Mark D. Thompson’s essay on The Trinity and Revelation seeks to describe the vital relationship between revelation and the doctrine of the Trinity. Thompson asks, “How necessary is God’s eternal triune nature to divine revelation in general and the Christian doctrine of revelation in particular? Then, what shape does God’s eternal triune nature give to the Christian doctrine of revelation?” (p. 243). Thompson believes that the Bible clearly teaches that “the eternal Father remains unknown and unapproached apart from the ministry of Jesus Christ, the eternal Son”. But Thompson isn’t merely suggesting that effective revelation can only be received by those who understand the doctrine of the Trinity, but rather that the doctrine of the Trinity is what drives an effective revelation of who God is (p. 244). Thompson balances God’s divine incomprehensibility and transcendence with His aseity. He comments, “Precisely because God is life in himself and sufficient in himself, and because this life and sufficiency has an ad extra as well as ad intra dimension, the free act of revelation is possible without any compromise of his essential nature and character” (p. 246). Thompson borrows significantly from T.F. Torrance in asserting that “the Word constitutes the epistemological center in all our knowledge of God” while also adding that the Son and the Spirit are mediators of divine revelation (p. 255). Thompson spends a significant amount of time parsing out the nuances of divine incomprehensibility and transcendence, but doesn’t elaborate any more on how the Son and Spirit are specifically mediators of divine revelation in a way that is practically helpful.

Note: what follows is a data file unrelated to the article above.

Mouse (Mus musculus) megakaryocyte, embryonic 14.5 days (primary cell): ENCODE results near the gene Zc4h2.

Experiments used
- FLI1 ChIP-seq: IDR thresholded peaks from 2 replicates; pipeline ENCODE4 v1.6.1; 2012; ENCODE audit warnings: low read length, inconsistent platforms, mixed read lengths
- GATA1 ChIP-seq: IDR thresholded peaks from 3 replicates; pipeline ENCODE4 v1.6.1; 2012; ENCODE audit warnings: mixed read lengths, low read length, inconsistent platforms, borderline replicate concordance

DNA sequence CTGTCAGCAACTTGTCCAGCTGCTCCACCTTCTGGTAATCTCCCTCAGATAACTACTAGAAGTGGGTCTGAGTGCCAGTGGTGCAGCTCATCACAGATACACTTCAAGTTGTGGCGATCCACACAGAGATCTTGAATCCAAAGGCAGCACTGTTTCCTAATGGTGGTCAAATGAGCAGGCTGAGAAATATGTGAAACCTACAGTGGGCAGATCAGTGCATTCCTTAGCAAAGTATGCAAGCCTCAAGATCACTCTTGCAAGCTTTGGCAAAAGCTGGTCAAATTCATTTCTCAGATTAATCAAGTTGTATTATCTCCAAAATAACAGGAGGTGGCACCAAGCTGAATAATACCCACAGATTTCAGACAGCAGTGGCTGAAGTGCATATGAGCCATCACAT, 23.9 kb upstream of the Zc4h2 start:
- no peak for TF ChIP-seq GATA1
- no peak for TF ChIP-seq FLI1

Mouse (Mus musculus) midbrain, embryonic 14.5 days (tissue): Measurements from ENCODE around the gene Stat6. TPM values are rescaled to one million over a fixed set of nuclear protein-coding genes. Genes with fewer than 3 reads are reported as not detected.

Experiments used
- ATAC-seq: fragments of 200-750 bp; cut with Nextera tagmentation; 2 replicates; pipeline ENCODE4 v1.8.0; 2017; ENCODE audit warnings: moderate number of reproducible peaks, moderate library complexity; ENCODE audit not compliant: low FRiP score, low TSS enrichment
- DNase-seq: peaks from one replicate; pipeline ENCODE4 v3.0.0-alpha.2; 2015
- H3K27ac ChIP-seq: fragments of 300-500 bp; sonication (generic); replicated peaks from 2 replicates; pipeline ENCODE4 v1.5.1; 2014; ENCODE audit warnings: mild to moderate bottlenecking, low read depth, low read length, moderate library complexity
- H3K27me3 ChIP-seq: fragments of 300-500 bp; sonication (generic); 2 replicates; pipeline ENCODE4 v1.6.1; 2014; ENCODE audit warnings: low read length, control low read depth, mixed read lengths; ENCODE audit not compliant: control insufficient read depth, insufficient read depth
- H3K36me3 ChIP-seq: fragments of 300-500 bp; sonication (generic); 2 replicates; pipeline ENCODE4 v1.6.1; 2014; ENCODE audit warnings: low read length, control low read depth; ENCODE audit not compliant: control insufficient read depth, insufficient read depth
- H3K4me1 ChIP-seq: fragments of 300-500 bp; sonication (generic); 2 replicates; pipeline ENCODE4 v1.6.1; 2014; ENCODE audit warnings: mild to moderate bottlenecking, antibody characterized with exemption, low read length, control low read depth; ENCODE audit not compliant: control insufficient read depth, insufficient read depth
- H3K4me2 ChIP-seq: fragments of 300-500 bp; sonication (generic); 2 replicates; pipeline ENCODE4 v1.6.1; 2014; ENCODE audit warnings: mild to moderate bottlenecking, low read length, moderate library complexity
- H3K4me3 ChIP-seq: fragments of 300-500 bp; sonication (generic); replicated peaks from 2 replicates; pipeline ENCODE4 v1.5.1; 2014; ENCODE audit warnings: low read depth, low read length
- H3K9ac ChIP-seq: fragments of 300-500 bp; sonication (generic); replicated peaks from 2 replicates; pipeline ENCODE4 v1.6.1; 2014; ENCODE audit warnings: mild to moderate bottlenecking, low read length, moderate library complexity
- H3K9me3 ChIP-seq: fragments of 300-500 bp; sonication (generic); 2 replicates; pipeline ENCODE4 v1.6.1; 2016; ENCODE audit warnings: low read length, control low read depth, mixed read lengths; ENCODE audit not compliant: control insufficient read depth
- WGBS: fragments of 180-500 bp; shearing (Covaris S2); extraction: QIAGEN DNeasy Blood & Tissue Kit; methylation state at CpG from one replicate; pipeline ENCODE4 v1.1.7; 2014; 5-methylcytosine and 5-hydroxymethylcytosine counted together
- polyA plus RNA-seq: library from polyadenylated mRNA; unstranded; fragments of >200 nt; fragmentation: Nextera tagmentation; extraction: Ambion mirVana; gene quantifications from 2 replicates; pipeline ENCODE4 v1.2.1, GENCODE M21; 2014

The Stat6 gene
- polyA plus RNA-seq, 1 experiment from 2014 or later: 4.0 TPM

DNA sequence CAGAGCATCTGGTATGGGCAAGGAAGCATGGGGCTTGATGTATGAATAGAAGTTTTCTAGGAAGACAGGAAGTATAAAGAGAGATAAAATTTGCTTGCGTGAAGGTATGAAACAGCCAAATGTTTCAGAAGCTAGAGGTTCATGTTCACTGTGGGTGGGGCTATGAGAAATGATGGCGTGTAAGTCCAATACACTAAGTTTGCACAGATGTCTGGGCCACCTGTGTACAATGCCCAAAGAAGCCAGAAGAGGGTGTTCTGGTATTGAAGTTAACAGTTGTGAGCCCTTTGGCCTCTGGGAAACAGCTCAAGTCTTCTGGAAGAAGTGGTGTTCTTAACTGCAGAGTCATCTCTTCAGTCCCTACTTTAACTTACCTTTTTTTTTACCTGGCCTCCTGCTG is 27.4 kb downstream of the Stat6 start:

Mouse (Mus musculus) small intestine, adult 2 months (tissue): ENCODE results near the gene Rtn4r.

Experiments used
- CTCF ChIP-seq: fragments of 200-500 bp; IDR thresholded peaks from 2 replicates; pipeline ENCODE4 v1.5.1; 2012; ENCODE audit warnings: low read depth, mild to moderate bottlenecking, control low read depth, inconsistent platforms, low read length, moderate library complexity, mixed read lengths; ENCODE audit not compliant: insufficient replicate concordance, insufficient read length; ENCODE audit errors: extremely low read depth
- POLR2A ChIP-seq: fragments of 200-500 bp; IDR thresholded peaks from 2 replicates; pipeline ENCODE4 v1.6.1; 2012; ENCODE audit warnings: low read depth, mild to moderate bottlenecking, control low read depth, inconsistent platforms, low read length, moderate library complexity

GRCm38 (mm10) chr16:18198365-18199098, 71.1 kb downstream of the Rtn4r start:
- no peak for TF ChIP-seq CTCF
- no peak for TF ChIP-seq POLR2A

Robert Letham contributes a valuable essay on the Trinity and worship. Letham opens by outlining what worship is and how the triune God is to be the object of Christian worship, both public and private. He writes, “God calls his church to worship him. We worship because we must and because we may. It is our responsibility as creatures; it is our privilege as those united to Christ and given access to the communion of the life of God (p. 266). Letham goes on to define who God is and how he can be known through his self-revelation, “granting us knowledge of himself by the Holy Spirit” (p. 267). This appropriately follows the last essay from Thompson on revelation.